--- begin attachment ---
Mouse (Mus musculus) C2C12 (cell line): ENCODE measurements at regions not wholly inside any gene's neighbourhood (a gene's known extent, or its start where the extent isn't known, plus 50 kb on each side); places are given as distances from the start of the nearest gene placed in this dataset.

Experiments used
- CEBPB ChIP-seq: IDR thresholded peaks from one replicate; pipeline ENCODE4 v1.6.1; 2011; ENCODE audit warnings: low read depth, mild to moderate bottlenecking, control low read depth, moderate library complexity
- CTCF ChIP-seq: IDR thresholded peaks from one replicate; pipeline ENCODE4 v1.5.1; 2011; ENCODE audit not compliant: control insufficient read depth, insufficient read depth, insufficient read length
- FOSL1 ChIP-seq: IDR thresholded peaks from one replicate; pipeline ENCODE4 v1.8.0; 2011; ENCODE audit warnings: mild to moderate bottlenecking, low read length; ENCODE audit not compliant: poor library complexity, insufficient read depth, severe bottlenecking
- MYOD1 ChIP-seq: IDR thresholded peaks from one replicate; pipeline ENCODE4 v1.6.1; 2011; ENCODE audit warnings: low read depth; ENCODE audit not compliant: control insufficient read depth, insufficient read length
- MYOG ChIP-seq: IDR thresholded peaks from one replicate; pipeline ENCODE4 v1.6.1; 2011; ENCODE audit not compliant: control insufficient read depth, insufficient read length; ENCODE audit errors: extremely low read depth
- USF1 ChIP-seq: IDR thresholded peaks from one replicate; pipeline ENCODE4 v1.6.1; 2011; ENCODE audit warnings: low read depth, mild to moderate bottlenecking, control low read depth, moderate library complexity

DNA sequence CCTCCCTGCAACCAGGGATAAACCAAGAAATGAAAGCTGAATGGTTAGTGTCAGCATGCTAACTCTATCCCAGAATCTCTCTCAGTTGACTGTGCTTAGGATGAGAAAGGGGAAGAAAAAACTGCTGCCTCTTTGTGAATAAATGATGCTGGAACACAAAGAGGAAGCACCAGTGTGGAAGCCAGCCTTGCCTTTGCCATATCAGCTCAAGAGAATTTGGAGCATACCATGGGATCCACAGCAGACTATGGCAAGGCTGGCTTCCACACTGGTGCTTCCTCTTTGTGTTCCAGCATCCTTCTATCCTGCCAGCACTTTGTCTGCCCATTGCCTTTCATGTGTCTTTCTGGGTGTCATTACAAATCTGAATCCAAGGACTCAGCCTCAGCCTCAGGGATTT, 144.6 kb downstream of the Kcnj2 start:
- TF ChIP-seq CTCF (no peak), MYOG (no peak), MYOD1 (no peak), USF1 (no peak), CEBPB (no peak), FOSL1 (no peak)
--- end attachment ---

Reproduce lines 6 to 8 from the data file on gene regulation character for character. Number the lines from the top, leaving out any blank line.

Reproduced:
- MYOD1 ChIP-seq: IDR thresholded peaks from one replicate; pipeline ENCODE4 v1.6.1; 2011; ENCODE audit warnings: low read depth; ENCODE audit not compliant: control insufficient read depth, insufficient read length
- MYOG ChIP-seq: IDR thresholded peaks from one replicate; pipeline ENCODE4 v1.6.1; 2011; ENCODE audit not compliant: control insufficient read depth, insufficient read length; ENCODE audit errors: extremely low read depth
- USF1 ChIP-seq: IDR thresholded peaks from one replicate; pipeline ENCODE4 v1.6.1; 2011; ENCODE audit warnings: low read depth, mild to moderate bottlenecking, control low read depth, moderate library complexity